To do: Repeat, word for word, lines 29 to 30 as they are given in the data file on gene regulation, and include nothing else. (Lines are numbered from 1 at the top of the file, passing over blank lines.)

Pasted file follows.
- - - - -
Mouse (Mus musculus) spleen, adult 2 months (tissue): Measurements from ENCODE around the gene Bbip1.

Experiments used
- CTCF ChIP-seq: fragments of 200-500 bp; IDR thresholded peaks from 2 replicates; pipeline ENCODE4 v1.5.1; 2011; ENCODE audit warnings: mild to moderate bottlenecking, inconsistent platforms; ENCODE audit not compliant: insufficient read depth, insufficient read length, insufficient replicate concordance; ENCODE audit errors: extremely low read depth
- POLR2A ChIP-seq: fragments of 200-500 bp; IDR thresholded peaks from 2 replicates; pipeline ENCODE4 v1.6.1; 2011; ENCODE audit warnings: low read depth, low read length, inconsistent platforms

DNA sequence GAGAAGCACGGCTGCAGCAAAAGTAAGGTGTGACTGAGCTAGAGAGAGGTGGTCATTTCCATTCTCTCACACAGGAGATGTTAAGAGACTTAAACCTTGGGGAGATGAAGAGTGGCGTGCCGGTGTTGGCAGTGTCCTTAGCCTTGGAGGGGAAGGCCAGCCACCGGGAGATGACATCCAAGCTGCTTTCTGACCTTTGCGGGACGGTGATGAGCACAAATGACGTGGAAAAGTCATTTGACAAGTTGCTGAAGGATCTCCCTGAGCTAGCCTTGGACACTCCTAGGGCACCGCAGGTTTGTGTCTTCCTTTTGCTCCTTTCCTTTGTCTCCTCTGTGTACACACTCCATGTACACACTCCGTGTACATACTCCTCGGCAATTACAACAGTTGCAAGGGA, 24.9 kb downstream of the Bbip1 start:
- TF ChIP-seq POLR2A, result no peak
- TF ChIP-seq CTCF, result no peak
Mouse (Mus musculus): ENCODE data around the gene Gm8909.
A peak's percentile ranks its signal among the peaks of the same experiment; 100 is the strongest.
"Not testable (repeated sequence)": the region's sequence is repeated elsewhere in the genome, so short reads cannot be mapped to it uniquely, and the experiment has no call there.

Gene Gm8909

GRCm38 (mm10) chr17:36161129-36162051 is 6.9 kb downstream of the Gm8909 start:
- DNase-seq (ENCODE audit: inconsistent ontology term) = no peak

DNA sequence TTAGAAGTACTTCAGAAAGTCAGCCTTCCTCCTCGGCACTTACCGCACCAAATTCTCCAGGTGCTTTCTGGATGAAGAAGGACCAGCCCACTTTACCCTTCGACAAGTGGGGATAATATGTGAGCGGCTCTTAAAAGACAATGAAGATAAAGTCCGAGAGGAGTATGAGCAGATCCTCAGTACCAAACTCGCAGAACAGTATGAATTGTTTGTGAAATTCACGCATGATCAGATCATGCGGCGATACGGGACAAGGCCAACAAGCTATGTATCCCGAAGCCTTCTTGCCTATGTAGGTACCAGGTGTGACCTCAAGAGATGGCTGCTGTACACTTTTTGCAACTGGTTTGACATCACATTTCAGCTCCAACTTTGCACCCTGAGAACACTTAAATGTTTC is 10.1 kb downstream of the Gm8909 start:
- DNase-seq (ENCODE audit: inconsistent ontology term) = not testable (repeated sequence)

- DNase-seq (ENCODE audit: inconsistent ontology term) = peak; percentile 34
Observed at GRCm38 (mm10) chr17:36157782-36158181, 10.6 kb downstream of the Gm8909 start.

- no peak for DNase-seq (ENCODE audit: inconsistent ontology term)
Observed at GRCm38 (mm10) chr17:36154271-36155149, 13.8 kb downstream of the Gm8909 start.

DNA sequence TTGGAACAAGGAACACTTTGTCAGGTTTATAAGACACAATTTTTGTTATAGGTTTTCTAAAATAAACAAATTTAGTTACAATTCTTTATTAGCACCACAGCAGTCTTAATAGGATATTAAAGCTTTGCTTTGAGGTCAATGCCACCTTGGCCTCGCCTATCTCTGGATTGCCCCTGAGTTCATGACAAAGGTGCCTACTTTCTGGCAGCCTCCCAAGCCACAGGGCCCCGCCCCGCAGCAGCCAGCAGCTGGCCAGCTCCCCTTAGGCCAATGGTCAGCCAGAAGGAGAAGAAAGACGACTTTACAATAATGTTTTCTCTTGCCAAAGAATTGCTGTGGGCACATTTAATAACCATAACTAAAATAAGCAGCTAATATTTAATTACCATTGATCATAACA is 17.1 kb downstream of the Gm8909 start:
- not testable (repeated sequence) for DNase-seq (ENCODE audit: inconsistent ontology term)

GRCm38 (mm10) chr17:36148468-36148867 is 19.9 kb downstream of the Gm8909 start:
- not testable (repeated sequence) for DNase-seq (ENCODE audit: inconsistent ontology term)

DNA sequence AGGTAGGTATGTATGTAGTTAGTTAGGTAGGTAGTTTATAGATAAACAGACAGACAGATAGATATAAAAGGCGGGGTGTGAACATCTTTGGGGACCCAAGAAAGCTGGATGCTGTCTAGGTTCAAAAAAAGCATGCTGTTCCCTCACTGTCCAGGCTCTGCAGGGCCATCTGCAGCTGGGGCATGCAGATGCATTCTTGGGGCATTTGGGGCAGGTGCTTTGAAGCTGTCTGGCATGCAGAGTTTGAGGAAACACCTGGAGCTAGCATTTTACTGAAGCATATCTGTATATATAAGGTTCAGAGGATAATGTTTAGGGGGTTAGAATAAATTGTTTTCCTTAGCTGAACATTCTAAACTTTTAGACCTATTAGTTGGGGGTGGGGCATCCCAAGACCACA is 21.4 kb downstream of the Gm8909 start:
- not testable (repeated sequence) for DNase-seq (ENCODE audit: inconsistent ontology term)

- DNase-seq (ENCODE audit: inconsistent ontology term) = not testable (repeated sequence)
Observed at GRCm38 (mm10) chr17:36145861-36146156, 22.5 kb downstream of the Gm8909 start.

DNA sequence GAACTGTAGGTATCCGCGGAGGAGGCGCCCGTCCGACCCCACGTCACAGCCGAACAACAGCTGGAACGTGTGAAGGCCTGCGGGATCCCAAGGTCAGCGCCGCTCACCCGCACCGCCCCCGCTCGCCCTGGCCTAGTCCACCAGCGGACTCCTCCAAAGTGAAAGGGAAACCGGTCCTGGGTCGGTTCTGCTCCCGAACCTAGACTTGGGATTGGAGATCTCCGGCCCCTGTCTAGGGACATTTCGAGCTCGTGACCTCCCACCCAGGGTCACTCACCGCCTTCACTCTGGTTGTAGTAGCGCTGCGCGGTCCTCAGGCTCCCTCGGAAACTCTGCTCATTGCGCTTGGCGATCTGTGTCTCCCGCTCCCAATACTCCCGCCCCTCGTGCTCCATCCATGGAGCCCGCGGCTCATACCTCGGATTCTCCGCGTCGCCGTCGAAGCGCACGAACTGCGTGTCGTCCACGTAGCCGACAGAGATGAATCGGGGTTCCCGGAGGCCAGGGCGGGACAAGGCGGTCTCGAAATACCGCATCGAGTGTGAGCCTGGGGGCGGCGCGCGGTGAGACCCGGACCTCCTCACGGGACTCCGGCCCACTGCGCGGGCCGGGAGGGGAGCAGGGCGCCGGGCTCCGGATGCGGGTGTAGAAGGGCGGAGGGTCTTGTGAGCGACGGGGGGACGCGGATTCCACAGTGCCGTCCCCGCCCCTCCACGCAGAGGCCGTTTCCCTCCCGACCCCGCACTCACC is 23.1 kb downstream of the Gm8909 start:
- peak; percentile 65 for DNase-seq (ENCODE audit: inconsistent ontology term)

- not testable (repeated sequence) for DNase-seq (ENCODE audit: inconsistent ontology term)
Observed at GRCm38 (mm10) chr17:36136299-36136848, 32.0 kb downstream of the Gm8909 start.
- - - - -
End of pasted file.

- peak; percentile 65 for DNase-seq (ENCODE audit: inconsistent ontology term)

- not testable (repeated sequence) for DNase-seq (ENCODE audit: inconsistent ontology term)